by Ida Hartmann
October 26, 2011
from AlterNet Website
A trip to the supermarket is an adventure into a tempting and treacherous jungle.
The insatiable hunger for a ready-made breakfast that nourishes our bodies and our social conscience has made our morning bowls of cereal a hiding place for corporate charlatans.
A new report,
Cereal Crimes, by the Cornucopia
Institute discloses the toxic truth about “natural” products and
unmasks corporate faces
like Kellogg’s hiding behind supposedly
“family-run” businesses such as Kashi.
Let’s have a look at some of these corporations’
Many make claims about health, boasting,
Others play to environmental concerns declaring,
With the legion of labels, separating wheat from chaff seems impossible, but the report offers one rule of thumb:
Organics, certified and recognizable by the green USDA label, are required by federal law to be produced without toxic inputs and genetically engineered ingredients.
“Natural,” on the other hand, is defined by the producers themselves to mislead shoppers and protect shareholders.
Cornucopia’s report found that,
Too bad we’ve been falling for it.
The report cites a 2009 poll showing 33
percent of the public trusts the “natural” label while 45 percent
trust the organic label.
Tests run by the institute showed as high as 100 percent genetically engineered (GE) contaminated ingredients in popular products like,
Even the brands explicitly claiming to be “non-GMO” failed the test, some of them containing more that 50 percent GE corn.
Organic products, such as Nature’s Path certified organic corn flakes, were GMO and GE free when tested. Moreover, conventional ingredients, which “natural” products contain, have been found to hold traces of pesticides.
The USDA found detectable neurotoxins in popular breakfast ingredients like oats, wheat, soybeans, corn, almonds, raisins, blueberries, honey and cranberries. New studies are constantly finding new health risks associated with exposure to pesticides.
One such found that exposure during pregnancy increased the risk of a pervasive developmental disorder and delays of mental development at 2 to 3 years of age, while another found postnatal exposure to be associated with behavioral problems, poorer short-term memory and motor skills, and longer reaction times among children.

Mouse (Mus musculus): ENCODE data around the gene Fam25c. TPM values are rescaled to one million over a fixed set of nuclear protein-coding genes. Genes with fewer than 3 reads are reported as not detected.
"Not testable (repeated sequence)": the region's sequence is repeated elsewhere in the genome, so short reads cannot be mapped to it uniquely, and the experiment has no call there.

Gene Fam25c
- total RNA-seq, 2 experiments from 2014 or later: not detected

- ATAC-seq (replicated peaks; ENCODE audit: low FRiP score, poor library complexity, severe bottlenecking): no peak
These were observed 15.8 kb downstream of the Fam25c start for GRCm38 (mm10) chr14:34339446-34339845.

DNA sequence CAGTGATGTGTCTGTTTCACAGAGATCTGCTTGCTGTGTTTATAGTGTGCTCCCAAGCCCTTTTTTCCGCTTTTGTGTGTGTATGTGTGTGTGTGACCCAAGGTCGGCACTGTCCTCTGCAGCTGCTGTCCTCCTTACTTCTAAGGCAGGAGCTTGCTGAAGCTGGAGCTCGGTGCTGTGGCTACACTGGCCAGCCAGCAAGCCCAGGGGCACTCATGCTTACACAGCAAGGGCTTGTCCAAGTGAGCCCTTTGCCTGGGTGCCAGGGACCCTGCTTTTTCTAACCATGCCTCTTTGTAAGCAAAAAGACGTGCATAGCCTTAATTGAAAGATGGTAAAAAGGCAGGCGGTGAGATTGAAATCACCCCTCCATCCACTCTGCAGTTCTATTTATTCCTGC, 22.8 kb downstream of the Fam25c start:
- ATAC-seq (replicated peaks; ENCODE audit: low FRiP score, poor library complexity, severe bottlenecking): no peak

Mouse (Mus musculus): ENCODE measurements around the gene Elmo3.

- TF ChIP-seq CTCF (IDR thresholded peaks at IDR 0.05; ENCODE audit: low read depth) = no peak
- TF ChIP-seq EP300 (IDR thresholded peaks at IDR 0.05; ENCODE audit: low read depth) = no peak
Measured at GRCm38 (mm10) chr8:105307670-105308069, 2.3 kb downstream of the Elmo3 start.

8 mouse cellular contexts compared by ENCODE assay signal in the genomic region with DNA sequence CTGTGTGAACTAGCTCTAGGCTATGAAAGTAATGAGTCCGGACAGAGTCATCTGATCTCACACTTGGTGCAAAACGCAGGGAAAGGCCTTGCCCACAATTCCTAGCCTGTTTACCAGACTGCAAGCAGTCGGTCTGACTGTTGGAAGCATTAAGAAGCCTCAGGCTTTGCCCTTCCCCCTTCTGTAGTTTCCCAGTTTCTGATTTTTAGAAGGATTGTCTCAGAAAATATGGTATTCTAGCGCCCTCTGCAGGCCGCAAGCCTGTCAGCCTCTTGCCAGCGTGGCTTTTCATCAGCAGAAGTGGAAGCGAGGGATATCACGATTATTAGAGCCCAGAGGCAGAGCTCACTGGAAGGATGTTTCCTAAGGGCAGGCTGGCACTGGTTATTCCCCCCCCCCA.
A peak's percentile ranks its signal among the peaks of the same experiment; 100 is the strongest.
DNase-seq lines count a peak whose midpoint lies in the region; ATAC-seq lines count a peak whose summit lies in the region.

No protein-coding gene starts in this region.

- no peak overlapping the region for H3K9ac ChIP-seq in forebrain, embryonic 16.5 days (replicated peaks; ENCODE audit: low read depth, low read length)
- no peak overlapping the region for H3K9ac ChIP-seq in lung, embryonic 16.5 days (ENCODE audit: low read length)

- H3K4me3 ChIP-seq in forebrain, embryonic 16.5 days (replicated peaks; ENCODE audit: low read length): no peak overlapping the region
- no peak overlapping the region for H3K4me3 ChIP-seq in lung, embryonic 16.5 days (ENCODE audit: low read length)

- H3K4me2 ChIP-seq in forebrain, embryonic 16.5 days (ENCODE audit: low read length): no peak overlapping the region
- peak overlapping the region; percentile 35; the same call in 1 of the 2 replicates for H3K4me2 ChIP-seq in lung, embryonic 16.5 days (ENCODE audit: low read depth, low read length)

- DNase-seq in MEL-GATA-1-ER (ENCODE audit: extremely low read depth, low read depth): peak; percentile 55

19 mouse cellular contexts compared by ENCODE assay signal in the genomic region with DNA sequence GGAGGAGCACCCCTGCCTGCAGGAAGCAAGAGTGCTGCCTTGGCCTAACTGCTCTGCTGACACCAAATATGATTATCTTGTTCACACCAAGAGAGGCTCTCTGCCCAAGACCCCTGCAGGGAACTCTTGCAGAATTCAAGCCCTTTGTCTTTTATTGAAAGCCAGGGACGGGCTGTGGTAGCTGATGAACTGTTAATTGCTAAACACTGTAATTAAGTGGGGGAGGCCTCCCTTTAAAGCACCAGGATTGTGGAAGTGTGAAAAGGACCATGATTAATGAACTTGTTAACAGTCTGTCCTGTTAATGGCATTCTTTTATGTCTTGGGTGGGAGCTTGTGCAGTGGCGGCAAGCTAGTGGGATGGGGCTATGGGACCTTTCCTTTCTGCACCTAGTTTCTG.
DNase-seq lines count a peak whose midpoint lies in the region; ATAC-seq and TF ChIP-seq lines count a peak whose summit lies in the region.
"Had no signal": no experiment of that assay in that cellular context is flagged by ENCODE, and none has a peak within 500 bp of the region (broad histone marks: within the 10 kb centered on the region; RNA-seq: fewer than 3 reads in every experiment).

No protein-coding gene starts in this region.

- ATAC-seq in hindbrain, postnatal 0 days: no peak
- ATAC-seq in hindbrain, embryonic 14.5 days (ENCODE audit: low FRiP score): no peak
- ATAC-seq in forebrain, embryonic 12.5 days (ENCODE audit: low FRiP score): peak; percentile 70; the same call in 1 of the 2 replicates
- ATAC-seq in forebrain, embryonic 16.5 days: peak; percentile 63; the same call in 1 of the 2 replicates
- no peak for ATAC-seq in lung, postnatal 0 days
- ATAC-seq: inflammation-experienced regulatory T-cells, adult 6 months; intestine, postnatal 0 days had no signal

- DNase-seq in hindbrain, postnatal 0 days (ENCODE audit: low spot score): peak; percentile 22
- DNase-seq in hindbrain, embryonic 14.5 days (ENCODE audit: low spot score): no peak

Adding to the picture, a recent study by University of Montreal and Harvard University found association between organophosphate in children and ADHD. It is time for us to reconsider what we associate with the term "natural."
In his book, In Defense of Food, Michael Pollan sends out a warning against health claims on food:
The same applies to “natural.”
Labeling broccoli "natural" would offend
common sense. This is the irony of marketing: On a spectrum between
whole foods and processed products, the loudest “natural” claims
sound from the latter end.
The Kashi Web site reads:
Conveniently absent from packages and Web site is the fact that Kellogg, the largest cereal manufacturer in the country, acquired Kashi back in 2000.
Kellogg also owns Bear Naked. General
Mills, the second largest breakfast company in the country owns
Cascadian Farm, and Back to Nature is run by Kraft Foods, a company
with almost $50 million revenue in 2010.
Many shoppers and retailers did not
notice that the USDA label quietly disappeared from the bottom
Annie’s Homegrown, for example, was
featured in a 12-page advertisement section in the Washington Post,
paid for by the Organic Trade Organization and aimed at educating
consumers on the benefits of organics. Nowhere did it mention that
only one of five cereal products made by Annie’s Homegrown is
organic. That takes an investigation of the fine print on the box
many of us don’t perform as we race through the aisle in the short
minutes we often have to shop.
The report, however, shows just the opposite, and suggests that,
So next time you find yourself with a box of organic cereal in your right hand, and a box of natural cereal in your left, remember to read the fine print.
Don’t be fooled by labels that are meant
to sell products, not look after your health or the environment.
Natural vs. Organic Cereal
Federal law requires that organic food
products be produced promoting ecological sustainability, without
the toxic inputs and genetically engineered ingredients common in
the conventional food system.
This report explores the vast differences between
organic cereal and
granola products and so-called natural products, which contain
ingredients grown on conventional farms where the use of toxic
pesticides and genetically engineered organisms is widespread.